In a recent interview, Yamantaka//Sonic Titan’s Alaska B. noted that their entry point to making music is confusion. No ideas are off limits, no references too obscure and in the clarification of this confusion come the ideas for songs. In that same interview, Alaska B. notes that listeners are often wrong when they try to figure out where ideas may have come from. It is hard to imagine any of the ideas on UZU are really that difficult to decipher, but we will give them the benefit of the doubt: perhaps there are people out there who have never heard an Iroquois chant, Japanese drums or “Close to the Edge.” Kids these days, or something.
Yamantaka//Sonic Titan broke big with their 2011 debut, YT//ST, with heaps of critical praise for both their masterful, unique debut record and their innovative live show. YT//ST landed a spot on the 2012 Polaris shortlist and then in the pockets of funding-bloated Paper Bag Records who reissued the LP. Clearly the oddball on the 2012 shortlist against mainstream choices like Drake, Feist and Japandroids, there was good money riding on Yamantaka//Sonic Titan to take the prize (Feist’s forgettable Metals won instead).
The good news for fans of YT//ST is that UZU is an almost seamless continuation of their “noh-wave” sound, their patented blend of prog, black metal, Iroquois social songs, Chinese opera, Krautrock and whatever else fits. UZU mines similar territory, taking what was often an unwieldy (and exciting) collection of ideas and makes them seem a lot less weird and a little more palatable. YT//ST was a sharp left turn for anything coming out of the fertile Canadian underground in 2011, so it seems weird to call UZU a record that plays it safe. Compare UZU to anything else coming out today and it is still way out there. But, compared to their debut, it feels like familiar territory.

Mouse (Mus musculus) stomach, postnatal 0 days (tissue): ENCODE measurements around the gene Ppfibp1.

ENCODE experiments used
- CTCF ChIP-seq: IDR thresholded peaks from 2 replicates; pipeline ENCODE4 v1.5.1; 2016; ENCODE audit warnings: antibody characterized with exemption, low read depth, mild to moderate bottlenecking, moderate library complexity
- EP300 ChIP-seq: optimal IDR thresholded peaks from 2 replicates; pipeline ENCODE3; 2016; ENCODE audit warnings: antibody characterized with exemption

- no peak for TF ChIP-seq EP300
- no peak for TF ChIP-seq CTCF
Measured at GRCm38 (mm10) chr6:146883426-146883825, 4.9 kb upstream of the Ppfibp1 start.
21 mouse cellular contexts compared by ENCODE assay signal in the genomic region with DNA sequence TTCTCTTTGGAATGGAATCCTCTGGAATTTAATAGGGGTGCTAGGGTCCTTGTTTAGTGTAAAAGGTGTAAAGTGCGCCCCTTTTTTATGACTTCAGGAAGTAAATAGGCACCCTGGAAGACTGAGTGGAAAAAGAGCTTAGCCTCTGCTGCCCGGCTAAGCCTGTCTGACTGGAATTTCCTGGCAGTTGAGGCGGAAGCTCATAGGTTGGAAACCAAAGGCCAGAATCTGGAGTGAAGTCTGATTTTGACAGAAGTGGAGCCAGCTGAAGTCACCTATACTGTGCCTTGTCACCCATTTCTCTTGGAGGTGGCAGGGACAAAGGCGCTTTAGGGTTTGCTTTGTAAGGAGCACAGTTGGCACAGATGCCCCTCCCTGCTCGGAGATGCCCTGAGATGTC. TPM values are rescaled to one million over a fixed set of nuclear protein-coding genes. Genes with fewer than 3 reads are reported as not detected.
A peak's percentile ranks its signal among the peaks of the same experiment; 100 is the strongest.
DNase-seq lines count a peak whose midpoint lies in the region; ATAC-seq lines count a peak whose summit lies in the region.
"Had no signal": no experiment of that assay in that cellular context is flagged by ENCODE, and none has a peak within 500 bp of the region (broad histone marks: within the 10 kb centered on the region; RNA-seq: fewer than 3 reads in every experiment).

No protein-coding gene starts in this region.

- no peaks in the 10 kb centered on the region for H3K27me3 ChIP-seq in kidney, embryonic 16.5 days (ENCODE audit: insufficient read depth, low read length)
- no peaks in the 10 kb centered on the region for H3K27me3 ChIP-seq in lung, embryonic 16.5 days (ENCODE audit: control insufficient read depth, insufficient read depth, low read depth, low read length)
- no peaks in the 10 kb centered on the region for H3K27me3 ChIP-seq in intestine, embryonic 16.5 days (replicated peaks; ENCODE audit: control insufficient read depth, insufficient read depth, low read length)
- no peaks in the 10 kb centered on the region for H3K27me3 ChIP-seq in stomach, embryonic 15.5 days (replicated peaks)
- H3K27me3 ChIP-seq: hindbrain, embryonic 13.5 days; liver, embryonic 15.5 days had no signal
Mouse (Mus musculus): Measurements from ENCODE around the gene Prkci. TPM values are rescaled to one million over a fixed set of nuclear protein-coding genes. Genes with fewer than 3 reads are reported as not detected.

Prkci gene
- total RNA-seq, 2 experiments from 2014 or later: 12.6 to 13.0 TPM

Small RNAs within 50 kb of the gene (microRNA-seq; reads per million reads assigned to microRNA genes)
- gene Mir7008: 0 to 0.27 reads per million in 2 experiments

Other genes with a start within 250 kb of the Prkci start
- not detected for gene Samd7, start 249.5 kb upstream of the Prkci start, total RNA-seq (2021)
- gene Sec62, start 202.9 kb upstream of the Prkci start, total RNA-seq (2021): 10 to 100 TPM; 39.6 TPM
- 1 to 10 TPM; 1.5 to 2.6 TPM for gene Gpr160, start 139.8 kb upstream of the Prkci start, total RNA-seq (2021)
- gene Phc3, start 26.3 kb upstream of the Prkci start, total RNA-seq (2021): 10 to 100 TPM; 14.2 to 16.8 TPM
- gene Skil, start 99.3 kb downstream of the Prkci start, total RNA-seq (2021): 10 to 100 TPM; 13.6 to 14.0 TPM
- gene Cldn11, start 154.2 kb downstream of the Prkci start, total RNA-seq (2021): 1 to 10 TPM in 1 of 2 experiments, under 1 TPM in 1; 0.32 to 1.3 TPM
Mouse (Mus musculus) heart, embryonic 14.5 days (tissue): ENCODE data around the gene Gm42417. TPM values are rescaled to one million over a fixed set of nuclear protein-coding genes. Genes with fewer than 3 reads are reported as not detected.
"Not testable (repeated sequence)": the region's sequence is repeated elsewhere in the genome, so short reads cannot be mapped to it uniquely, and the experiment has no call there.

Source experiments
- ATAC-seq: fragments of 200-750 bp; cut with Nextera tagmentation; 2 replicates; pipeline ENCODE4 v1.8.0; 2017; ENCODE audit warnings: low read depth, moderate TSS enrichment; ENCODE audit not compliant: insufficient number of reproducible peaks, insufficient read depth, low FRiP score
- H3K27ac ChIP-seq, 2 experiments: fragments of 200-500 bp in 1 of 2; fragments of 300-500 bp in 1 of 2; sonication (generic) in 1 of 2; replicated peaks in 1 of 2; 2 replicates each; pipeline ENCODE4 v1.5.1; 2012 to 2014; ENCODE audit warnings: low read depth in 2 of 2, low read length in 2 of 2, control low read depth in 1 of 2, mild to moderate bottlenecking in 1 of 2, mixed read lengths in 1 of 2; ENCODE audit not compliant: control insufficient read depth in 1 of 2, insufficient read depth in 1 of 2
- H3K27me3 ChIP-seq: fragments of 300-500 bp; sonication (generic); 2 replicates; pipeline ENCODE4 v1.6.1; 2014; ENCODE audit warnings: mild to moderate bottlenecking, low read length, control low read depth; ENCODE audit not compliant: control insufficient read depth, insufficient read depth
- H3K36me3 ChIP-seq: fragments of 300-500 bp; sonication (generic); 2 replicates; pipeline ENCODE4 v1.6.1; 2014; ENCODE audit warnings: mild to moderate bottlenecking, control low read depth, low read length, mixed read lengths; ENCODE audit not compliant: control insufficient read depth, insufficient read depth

The sonic boundaries of UZU are clearly defined from the start and the album rides a highly compressed wash for almost the entire record. UZU lacks the sense of carefree adventure their debut had in spades. So many of these fantastic-on-paper ideas fail to connect, softening their overall impact on the listener. For an album about “love and hate,” UZU never really evokes the emotional response it is aiming for outside of a few key moments, such as the fantastic “Seasickness Pt. 1,” a song that stands out not only because it is a calm in the middle of a storm, but because the idea is executed almost perfectly.
There are left turns and surprises to be found in the corners of UZU, such as the traditional Japanese drums of “Bring Me The Hand of Bloody Benzaiten” morphing into “One,” a song that features an Iroquois chant stuffed inside a Krautrock framework. There is an audacity and playfulness to this kind of sonic stew-making for which Yamantaka//Sonic Titan is well known and it is too bad that the first half of the record isn’t nearly as good as its second half.
Following up YT//ST would be a daunting task for any band and UZU is mostly successful in rising to the occasion. The press release for UZU says that the record is “important for demonstrating how disparate cultural perspectives can merge into something entirely new while retaining their individual sovereign character,” which is true: Yamantaka//Sonic Titan remain a vital creative force and it is great that records like this are being made. But all the same, it is hard to recommend UZU. If confusion is the entry point for the band, it may in fact be the exit point for most listeners.
By Paul Lawton